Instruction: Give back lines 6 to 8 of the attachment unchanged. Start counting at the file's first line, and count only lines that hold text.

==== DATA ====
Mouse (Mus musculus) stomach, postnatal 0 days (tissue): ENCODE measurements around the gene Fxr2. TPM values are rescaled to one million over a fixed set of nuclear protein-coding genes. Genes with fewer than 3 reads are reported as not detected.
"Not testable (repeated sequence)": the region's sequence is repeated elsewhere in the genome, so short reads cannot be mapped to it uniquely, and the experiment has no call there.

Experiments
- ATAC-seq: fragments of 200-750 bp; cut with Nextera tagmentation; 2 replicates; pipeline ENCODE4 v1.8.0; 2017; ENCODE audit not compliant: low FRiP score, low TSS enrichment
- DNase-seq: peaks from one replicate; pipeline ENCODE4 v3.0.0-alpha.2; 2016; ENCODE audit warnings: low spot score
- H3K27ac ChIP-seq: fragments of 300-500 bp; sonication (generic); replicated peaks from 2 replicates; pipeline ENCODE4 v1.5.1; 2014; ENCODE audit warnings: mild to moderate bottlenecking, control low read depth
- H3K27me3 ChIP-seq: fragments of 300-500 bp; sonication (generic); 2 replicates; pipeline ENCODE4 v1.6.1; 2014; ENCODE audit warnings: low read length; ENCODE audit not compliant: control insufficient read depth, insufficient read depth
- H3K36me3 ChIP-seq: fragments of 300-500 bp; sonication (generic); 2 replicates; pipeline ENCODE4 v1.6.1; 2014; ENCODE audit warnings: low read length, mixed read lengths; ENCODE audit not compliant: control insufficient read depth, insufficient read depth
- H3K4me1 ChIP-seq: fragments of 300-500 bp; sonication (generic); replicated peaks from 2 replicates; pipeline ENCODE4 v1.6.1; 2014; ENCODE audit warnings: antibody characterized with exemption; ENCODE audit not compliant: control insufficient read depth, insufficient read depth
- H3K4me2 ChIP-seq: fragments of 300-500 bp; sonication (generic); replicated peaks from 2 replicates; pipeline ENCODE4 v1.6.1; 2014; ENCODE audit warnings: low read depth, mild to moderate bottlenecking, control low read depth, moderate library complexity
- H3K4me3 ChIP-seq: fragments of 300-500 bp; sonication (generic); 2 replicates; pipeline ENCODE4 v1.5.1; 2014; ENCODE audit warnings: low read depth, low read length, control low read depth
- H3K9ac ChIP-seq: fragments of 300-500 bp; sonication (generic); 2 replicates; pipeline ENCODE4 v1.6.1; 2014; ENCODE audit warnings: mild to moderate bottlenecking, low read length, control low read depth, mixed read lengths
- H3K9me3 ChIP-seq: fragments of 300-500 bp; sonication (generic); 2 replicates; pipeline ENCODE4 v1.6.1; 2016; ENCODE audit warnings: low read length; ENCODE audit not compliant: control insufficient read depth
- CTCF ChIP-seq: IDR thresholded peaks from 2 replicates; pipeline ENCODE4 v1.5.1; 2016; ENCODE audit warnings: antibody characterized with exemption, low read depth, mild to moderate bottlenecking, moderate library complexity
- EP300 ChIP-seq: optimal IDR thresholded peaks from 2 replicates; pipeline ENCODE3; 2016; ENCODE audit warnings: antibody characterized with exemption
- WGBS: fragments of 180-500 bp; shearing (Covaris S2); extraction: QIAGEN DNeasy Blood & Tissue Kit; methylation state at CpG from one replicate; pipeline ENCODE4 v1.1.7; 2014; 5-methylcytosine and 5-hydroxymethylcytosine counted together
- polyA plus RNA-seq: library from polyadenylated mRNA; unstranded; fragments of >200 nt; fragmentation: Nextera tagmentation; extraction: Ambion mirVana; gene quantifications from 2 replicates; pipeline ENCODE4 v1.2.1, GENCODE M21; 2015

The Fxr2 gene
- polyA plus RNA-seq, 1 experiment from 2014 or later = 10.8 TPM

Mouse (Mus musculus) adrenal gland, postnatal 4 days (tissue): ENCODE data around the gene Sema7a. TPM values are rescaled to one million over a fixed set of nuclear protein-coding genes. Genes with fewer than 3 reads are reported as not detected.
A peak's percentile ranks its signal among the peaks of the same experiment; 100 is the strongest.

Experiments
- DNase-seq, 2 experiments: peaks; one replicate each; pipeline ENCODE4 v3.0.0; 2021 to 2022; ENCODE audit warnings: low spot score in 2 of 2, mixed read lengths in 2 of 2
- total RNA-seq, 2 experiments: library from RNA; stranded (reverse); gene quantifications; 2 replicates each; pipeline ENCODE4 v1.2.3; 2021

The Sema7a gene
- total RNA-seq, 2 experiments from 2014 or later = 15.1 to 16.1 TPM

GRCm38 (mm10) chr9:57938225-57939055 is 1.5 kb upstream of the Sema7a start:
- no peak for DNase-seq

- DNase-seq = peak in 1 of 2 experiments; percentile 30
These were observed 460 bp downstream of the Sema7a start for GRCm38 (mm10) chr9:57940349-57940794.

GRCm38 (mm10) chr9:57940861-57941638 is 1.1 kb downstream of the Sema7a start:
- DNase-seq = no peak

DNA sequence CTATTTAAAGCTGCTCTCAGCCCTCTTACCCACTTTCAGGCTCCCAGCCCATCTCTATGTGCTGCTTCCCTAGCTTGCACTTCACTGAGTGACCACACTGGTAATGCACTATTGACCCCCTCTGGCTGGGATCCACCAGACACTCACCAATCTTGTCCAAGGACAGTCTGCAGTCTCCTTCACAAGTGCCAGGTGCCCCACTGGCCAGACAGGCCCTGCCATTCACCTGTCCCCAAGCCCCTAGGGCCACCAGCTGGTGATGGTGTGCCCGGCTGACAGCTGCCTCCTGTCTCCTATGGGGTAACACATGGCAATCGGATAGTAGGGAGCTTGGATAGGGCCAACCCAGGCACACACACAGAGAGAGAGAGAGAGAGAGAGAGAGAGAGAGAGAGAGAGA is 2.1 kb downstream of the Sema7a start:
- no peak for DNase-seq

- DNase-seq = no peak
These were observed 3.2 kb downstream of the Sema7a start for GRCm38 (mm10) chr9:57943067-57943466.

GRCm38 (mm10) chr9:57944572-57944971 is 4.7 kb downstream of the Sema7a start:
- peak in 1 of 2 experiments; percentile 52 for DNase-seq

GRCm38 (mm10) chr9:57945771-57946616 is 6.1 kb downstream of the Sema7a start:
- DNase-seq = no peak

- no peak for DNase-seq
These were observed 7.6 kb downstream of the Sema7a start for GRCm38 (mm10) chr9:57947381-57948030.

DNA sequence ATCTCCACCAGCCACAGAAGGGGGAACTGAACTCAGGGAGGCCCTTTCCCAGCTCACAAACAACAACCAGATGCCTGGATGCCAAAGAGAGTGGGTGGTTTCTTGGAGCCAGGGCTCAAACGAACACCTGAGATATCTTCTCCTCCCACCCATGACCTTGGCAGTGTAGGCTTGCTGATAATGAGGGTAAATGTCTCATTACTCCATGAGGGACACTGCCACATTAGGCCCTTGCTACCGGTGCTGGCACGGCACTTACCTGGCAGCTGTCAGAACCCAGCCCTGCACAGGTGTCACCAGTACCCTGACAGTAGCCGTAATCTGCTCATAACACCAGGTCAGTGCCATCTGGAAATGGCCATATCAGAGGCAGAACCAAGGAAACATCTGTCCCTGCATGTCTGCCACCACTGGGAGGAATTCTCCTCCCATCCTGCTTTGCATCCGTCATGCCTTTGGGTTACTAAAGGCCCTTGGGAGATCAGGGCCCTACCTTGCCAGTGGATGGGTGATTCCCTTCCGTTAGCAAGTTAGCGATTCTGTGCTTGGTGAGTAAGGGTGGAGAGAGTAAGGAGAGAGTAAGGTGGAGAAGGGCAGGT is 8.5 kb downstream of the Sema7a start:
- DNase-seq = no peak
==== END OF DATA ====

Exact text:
- H3K27ac ChIP-seq: fragments of 300-500 bp; sonication (generic); replicated peaks from 2 replicates; pipeline ENCODE4 v1.5.1; 2014; ENCODE audit warnings: mild to moderate bottlenecking, control low read depth
- H3K27me3 ChIP-seq: fragments of 300-500 bp; sonication (generic); 2 replicates; pipeline ENCODE4 v1.6.1; 2014; ENCODE audit warnings: low read length; ENCODE audit not compliant: control insufficient read depth, insufficient read depth
- H3K36me3 ChIP-seq: fragments of 300-500 bp; sonication (generic); 2 replicates; pipeline ENCODE4 v1.6.1; 2014; ENCODE audit warnings: low read length, mixed read lengths; ENCODE audit not compliant: control insufficient read depth, insufficient read depth